There has been a lot of discussion about President Obama’s proposed $716 billion “cut” to Medicare. The administration has explained that these “cuts” will not reduce services to Medicare beneficiaries but will instead largely come from reducing payments to providers over a ten-year period. These “cuts” refer to hospitals, home health care services, nursing homes and other such services seeing smaller increases in their payment rates from Medicare every year.
The $716 billion proposal begs a very important question: will these providers start rejecting Medicare patients if they begin receiving lower Medicare reimbursements? And as a result, is the projected $716 billion in savings a hopeless aspiration?
The Math and Myth of Productivity Gains
The reduction in payment rates is based on an expectation that providers can improve their productivity, thereby delivering the same services at a lower cost. The key underlying assumption is that health care can achieve similar productivity gains as the general economy.
The problem with this assumption is that history has shown that it is very difficult to show improvements in health care. In his testimony to the House Budget Committee, Richard Foster, Chief Actuary of the Centers for Medicare & Medicaid Services, pointed out that most of the health care sector has never achieved productivity gains at the rate of the general economy. In the specific case of hospitals, which account for a large portion of the anticipated $716 billion in savings, productivity between 1981 and 2005 was small or negligible.
The Squeeze from Rising costs and Lowered Payments
If providers are unable to achieve the anticipated productivity improvements, the gap between their revenues and costs will widen over time. Providers that largely rely on Medicare funding could see a significant impact to their bottom lines. Foster estimates that approximately 15% of providers would no longer be profitable due to the projected reduction in rates, all else being equal. In order to stay in business, some providers may therefore begin turning away Medicare patients altogether.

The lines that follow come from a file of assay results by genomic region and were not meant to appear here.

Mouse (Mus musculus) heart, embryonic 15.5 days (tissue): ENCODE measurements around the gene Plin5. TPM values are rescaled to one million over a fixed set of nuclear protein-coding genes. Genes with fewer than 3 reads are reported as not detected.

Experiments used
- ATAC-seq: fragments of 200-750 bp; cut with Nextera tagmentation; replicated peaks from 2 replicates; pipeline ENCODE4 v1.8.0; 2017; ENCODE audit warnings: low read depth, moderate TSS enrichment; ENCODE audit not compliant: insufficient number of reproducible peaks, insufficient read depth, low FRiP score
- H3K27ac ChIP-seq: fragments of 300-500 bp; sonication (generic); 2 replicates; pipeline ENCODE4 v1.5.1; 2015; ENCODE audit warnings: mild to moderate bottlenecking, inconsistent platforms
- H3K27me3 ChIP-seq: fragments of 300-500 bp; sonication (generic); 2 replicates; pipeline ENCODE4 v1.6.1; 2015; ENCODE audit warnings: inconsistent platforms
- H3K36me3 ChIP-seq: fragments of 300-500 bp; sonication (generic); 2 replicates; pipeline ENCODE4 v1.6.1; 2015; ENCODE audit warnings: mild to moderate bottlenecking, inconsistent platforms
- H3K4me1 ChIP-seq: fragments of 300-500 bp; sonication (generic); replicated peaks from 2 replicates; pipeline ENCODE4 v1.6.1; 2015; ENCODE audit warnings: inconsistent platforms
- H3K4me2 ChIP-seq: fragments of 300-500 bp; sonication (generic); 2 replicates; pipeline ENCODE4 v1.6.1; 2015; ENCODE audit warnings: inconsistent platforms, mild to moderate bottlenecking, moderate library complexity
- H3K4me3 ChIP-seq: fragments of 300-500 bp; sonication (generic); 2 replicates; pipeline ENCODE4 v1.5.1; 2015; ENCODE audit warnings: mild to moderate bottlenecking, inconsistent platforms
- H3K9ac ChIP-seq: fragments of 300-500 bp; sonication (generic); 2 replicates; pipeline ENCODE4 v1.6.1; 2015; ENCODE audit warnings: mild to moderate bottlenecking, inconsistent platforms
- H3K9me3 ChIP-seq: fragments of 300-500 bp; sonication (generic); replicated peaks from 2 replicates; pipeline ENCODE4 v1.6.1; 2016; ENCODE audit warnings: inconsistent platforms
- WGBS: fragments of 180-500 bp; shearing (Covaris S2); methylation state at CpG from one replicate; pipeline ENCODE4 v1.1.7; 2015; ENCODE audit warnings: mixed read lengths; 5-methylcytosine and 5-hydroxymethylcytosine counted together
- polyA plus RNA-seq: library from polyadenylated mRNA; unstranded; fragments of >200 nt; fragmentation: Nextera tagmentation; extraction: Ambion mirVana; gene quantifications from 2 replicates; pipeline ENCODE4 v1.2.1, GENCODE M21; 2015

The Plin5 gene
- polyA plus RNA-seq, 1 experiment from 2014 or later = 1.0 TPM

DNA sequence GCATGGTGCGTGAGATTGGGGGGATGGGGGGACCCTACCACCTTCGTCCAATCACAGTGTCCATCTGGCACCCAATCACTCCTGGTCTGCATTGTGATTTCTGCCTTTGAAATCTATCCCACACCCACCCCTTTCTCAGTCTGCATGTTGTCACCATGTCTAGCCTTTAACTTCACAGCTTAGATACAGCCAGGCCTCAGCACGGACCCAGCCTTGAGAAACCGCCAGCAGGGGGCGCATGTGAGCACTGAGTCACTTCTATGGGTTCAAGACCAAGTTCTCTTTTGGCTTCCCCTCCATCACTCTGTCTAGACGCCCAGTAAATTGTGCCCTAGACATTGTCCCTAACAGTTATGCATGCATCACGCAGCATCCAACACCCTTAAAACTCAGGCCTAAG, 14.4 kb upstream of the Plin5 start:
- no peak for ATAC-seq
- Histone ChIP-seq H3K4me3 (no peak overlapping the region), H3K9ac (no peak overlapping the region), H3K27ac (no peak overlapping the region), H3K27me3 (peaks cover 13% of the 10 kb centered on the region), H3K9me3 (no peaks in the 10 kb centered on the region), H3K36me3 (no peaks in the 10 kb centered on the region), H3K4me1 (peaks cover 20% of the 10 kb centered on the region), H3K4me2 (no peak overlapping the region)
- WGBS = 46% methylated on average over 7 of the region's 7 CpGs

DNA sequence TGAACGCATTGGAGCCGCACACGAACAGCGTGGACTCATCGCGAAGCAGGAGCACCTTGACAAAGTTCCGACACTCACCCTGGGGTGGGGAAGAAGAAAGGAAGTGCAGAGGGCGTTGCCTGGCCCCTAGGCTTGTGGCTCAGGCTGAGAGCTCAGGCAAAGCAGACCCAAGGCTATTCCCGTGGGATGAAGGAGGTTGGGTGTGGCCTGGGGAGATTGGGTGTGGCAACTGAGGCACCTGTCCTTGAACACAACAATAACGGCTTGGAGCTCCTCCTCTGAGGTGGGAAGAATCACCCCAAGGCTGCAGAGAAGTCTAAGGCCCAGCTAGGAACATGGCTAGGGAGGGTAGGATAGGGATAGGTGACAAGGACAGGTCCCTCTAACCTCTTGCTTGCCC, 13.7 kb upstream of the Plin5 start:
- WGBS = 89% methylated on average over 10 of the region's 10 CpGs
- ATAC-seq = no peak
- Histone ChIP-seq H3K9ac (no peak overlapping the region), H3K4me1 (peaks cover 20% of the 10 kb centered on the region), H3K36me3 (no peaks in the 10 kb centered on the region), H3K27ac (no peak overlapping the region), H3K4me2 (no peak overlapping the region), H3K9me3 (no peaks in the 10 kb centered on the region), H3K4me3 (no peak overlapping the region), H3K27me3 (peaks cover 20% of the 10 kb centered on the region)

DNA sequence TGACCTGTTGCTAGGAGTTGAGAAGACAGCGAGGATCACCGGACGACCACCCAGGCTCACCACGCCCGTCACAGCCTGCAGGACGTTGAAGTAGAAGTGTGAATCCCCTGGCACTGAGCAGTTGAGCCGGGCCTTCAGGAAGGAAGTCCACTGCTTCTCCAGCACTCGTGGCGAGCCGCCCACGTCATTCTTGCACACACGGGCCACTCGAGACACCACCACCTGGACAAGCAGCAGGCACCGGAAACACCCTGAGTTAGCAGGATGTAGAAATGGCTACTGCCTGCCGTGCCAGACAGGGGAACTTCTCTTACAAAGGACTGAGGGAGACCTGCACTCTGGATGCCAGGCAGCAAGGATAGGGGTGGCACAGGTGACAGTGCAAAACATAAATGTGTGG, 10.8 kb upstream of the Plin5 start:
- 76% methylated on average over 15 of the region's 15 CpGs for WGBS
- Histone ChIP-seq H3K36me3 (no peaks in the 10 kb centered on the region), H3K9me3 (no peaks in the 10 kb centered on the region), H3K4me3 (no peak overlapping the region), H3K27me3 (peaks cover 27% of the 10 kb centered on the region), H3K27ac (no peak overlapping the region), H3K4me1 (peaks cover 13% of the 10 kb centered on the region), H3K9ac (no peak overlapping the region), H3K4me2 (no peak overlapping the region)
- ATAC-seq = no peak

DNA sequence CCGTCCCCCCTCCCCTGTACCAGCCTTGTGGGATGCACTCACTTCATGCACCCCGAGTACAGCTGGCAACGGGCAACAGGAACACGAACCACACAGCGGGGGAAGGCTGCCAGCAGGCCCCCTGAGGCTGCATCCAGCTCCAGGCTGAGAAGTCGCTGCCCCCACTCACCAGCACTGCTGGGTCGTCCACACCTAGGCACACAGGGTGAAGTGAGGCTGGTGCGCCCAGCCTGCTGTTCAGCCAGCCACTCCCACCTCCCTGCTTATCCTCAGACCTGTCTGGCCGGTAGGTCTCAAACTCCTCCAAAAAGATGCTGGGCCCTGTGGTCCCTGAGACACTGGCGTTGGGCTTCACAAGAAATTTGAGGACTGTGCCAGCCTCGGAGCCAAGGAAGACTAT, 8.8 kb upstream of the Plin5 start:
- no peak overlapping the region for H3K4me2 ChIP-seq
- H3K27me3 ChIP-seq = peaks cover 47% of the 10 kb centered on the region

If providers threaten to drop Medicare patients, Foster believes that Medicare will have to make concessions with regards to the payment cuts. This would ultimately cut into some or all of the $716 billion in proposed savings.
The Significant Impact of the “Individual Mandate”
In reality, the payment reductions will not take place in a vacuum. Though providers will be negatively impacted by lower rates, these same providers will experience significant benefits due to the individual mandate. The individual mandate requires individuals who don’t have health insurance through their employer to purchase coverage out of pocket. This requirement is part of the Affordable Care Act (also known as Obamacare), and was upheld by the Supreme Court. The individual mandate will considerably increase the number of paying customers nationwide and should more than offset the reductions in Medicare payments to hospitals and other providers (as seen in the chart below).
Figure 1: Expansion of Coverage vs. Reduction in Payments (Hospitals)
The Future of Medicare Beyond 2022
While the above analysis suggests that the $716 billion should be an achievable savings target through 2022 given the boost from the individual mandate, what happens beyond 2022 is less clear. The spread between the benefit and the cost will continue to narrow and it is unreasonable to hope for large productivity gains that may never materialize.
If Medicare is to be sustained for future generations, citizens and lawmakers will have to find a more sustainable solution to the country’s high per capita spending on health care and high health care cost inflation. This is where the real question lies, and the potential solutions are extremely controversial.